While a new study reported that most elementary education programs in the nation were failing to adequately prepare their graduates to teach mathematics, UGA’s math education program not only made the grade, but was the lone example cited as an “exemplary” program.
Only nine other education colleges out of 77 studied earned a minimum passing score, according to the June 2008 report from the National Council on Teacher Quality, which studied entrance and exit requirements, course syllabi, textbooks and state licensing tests.
UGA stands out because the program has stringent requirements and stresses the importance of conceptual knowledge, according to Denise Mewborn, professor and chair of the College of Education’s department of mathematics and science education.
“The big emphasis for the past 10 to 15 years has been on developing conceptual understanding in children, not just teaching them procedures, rule without reason,” said Mewborn. “Getting them to understand why these things work so they’re not just playing Russian roulette.”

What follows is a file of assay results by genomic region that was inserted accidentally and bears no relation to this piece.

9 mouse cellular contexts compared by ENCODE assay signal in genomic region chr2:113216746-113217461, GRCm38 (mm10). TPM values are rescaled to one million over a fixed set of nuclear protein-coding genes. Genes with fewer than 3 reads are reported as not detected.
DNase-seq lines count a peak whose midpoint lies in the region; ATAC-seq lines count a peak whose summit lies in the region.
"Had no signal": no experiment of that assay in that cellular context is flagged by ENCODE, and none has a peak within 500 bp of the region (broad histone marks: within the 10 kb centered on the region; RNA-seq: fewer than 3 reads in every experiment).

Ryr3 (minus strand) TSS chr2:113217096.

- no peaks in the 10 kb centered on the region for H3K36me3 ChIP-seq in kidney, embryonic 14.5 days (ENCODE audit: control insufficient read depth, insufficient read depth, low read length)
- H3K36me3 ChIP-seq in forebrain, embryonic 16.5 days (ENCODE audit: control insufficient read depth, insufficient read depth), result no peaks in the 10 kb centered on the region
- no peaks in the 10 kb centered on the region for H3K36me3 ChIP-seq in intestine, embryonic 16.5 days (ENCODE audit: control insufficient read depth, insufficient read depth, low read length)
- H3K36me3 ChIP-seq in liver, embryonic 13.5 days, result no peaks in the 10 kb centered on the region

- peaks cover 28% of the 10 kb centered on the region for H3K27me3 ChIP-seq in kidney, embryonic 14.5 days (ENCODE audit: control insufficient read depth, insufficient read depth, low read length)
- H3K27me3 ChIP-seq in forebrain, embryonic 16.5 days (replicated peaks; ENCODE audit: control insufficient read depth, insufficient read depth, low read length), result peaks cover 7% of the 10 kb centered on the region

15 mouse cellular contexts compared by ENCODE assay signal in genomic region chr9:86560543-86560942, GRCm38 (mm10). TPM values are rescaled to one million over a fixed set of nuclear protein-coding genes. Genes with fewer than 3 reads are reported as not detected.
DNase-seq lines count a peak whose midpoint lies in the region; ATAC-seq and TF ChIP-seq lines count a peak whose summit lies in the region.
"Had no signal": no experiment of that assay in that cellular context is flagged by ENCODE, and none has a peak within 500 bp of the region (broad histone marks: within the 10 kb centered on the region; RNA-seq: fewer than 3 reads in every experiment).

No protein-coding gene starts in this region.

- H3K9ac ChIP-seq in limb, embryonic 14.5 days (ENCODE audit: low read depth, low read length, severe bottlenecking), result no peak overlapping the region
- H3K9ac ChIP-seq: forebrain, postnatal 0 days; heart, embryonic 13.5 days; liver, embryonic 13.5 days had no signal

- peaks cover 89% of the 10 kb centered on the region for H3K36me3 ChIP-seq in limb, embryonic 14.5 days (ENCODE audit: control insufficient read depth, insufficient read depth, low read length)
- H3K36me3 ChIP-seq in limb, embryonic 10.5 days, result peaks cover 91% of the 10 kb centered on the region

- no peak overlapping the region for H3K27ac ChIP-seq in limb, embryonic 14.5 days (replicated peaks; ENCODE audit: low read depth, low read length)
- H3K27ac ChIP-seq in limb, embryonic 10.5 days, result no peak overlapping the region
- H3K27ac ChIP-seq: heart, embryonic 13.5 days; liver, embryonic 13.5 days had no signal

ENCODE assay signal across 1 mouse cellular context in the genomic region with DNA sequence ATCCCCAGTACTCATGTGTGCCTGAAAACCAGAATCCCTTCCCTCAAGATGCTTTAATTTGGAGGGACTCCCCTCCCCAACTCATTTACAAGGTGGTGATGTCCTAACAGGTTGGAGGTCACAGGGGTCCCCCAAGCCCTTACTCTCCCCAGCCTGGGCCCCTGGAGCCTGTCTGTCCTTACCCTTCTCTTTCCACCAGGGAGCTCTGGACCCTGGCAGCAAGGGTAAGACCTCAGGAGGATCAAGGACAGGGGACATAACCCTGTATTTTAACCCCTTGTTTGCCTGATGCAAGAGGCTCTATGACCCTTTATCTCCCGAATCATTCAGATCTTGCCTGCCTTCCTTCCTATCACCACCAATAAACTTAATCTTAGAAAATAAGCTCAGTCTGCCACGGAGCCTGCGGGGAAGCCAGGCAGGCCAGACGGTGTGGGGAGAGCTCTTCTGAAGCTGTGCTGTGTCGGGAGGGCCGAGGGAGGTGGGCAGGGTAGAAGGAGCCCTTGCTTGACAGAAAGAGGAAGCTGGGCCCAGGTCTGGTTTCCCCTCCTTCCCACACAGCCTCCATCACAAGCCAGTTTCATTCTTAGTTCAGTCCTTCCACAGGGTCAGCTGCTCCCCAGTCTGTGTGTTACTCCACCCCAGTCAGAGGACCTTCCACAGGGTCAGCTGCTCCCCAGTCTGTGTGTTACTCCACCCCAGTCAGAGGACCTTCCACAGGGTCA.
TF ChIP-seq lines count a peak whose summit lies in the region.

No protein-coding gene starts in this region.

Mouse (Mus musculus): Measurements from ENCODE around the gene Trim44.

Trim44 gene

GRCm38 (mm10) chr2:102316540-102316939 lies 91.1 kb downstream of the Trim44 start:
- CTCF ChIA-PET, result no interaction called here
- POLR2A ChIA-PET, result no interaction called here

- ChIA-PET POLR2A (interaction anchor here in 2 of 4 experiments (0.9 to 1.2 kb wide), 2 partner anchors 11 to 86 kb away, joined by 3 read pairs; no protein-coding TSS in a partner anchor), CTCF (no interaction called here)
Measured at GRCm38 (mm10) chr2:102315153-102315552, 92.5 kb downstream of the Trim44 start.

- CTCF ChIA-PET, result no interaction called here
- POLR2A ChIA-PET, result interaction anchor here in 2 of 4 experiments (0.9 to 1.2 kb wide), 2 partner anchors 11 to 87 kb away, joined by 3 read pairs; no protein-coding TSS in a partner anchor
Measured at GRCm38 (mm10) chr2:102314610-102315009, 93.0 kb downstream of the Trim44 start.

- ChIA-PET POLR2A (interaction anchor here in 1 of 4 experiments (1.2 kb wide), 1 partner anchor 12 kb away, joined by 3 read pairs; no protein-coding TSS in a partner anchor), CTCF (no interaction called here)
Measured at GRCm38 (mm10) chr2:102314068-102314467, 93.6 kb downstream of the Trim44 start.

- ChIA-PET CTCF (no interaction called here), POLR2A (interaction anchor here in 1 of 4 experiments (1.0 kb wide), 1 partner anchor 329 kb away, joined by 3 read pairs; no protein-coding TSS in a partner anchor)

Prospective elementary education students at UGA are required to take three content and two methods courses, while many schools only require one method and two content courses.
Mewborn also pointed to the close relationship between the elementary math education program and the UGA mathematics department in the Franklin College of Arts and Sciences as another reason why the program excels in preparing teachers for the classroom.
Admission to the program is extremely competitive. About 120 students earn degrees in elementary education from UGA every year.